In Tennessee, defendants won a court case in which prosecutors had attempted to stop them from marketing a service that was to be "inherently fraudulent."
No, the above is not the latest update on the battle over overdraft fees and payday loans. The embattled businessmen were not part of the banking industry currently trying to lobby their way out of regulation, but a group of fortune tellers, who were successful in striking down a local ordinance requiring all fortunetellers, clairvoyants, hypnotists, phrenologists, etc. to post a disclaimer if they attempted to ply their trade for profit.
The plaintiffs didn't seek to outlaw fortunetelling per se, they just wanted the psychics held to some standard of truth in advertising. If the psychics couldn't provide evidence to back up their own hype, well, that was just too bad.
Barbara Moss, one of the attorneys for the psychics, argued that selling is a form of protected speech. She said:
"A person is free to write or sell books saying that the earth is flat or the moon is made of green cheese. Our client should be free to make predictions, for fun or profit, without government interference."
This argument fails to recognize that there is a difference between claiming that the moon is made of cheese and selling your cheese to gullible customers by marketing it as genuine moon-cheese, shipped back by satellite.
The question comes up again and again for regulators and lawmakers. When is a product so harmful that it ought not be sold at all? When is a product so noxious that we can conclude that no one would freely choose to buy it if s/he was fully informed? This is what is at the root of many of our debates over cigarettes and other mostly toxic products. Companies argue that the existence of a market for the product shows that customers have judged what they're selling to be worth the risk.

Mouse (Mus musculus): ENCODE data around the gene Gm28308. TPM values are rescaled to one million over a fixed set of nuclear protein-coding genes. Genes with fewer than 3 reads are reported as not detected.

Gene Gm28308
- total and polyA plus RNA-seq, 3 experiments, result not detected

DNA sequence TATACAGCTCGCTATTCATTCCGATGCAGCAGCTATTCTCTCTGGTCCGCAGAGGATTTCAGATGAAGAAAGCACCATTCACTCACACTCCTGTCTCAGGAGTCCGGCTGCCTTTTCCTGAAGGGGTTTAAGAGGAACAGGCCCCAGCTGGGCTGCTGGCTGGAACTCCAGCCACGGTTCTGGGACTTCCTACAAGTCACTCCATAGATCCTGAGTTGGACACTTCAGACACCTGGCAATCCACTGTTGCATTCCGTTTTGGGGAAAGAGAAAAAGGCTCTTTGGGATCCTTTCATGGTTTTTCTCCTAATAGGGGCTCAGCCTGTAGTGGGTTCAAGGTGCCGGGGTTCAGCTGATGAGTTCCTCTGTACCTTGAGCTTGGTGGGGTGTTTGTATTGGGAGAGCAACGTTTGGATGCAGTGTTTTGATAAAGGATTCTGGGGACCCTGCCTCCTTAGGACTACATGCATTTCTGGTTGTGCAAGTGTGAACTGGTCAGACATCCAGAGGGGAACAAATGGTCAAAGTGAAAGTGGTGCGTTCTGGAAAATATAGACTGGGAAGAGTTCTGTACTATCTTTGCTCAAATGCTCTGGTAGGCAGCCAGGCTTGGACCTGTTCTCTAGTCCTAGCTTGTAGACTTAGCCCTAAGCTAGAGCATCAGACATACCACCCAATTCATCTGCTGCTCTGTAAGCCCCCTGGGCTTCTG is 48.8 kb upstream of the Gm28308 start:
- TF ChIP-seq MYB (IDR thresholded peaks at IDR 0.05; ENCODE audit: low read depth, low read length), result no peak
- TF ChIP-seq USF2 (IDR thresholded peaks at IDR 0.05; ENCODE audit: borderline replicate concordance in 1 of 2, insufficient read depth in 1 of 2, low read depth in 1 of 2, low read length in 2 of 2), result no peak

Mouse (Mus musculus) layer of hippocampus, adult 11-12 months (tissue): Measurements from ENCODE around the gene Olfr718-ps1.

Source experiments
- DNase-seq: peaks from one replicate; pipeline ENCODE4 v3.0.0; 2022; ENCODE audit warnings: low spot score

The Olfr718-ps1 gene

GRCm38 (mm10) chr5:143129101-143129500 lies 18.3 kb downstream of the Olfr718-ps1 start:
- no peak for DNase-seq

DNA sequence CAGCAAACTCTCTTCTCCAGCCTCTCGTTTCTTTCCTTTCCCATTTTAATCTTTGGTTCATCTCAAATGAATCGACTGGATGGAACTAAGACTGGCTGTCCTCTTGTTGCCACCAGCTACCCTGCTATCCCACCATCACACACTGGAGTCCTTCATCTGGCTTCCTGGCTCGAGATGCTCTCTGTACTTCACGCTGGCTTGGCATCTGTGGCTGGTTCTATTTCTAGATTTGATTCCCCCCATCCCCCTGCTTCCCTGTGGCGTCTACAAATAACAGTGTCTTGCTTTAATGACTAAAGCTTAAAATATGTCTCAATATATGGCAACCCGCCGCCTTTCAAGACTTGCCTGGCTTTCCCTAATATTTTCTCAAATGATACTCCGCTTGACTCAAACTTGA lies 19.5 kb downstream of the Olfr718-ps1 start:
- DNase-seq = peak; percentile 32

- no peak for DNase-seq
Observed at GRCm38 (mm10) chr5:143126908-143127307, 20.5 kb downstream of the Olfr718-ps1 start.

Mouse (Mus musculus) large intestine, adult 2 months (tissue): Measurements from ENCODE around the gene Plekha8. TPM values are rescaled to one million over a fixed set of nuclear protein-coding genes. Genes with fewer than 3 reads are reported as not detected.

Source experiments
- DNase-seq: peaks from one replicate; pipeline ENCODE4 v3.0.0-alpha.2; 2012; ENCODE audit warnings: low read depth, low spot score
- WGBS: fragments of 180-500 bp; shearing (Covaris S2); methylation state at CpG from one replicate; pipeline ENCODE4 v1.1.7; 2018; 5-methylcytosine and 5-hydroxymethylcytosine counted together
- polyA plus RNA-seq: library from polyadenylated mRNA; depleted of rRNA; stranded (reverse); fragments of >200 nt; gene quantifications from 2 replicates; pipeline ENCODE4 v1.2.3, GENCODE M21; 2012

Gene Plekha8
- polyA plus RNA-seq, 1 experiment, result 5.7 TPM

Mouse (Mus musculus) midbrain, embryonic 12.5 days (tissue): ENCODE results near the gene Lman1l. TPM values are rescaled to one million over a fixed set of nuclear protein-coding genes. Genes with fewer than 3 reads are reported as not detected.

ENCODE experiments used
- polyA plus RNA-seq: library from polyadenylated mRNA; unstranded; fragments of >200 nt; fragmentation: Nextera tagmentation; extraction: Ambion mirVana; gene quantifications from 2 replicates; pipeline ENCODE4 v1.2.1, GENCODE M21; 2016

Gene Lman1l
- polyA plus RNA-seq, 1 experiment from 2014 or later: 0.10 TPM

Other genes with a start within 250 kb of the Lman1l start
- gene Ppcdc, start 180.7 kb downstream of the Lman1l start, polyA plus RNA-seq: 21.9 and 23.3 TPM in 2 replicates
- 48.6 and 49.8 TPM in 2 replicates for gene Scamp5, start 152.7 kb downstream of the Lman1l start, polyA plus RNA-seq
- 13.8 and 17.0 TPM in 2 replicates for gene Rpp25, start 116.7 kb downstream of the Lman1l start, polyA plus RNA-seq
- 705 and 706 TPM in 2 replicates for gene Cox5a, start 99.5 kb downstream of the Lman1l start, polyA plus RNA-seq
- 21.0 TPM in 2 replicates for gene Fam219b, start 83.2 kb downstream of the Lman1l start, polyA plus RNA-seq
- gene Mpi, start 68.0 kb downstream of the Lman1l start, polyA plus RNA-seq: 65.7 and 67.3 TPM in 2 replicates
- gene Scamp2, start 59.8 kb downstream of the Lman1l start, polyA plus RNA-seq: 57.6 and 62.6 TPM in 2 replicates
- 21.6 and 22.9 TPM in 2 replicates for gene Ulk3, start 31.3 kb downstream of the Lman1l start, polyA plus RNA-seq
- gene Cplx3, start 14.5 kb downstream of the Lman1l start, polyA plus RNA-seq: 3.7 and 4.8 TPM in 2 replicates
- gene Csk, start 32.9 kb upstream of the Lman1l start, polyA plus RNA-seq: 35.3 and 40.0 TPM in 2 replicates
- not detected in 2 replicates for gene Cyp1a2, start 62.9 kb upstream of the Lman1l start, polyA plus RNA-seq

This is the argument we keep hearing as the Senate lumbers toward passing a financial reform bill. The status quo is justified by its own existence, since no financial product or service would exist if there weren't an eager market of perfectly rational actors eager to buy. This assertion ignores the fact that, even if most consumers never used biased heuristics when making decisions, the choices of rational actors are only as good as the data they use to decide.
Efforts to refine and simplify the data available to consumers are the most important avenues of reform. A recent study found that, when the actual costs of a payday loan are added to the standard disclosure of APR, people turn down the loans. Payday loans, at least in part, are a problem of limited information and education.
The obvious solution is ensuring better financial education for all. But, given our current inability to make sure that high school graduates understand basic math, that day may be long in coming. Until we have a reasonable expectation that consumers are able to access and evaluate the data required to identify predatory loans, government regulation should fill the gap.
Government regulation of financial services does limit the choices of consumers. That is its purpose.
When we are unable to discern the correct choice, and the stakes are high, we ask other people to take the choice away from us and place it in the hands of people who know better. Just as the responsible drinker hands over her keys when she heads out to a party, we turn to regulatory limitations to prevent us from making choices that could harm us or others.
People who are misinformed do not know that their reasoning is compromised. If we were capable of knowing which choices we couldn't be trusted to make sensibly, we would be able to make them correctly in the first place. Psychologists call this problem the Dunning-Kruger Effect.
Paternalistic regulations exist to help you make the choice you would have made if you were fully informed, and the financial sector, with its tiny print and deceptive practices (how many pleas from banks to not let your overdraft protection lapse did you get this summer?) is crying out for reform.
Our banking system nearly collapsed because some quants claimed supernatural powers of prognostication. Let's see if we can hold consumer credit providers to a higher standard than street corner clairvoyants.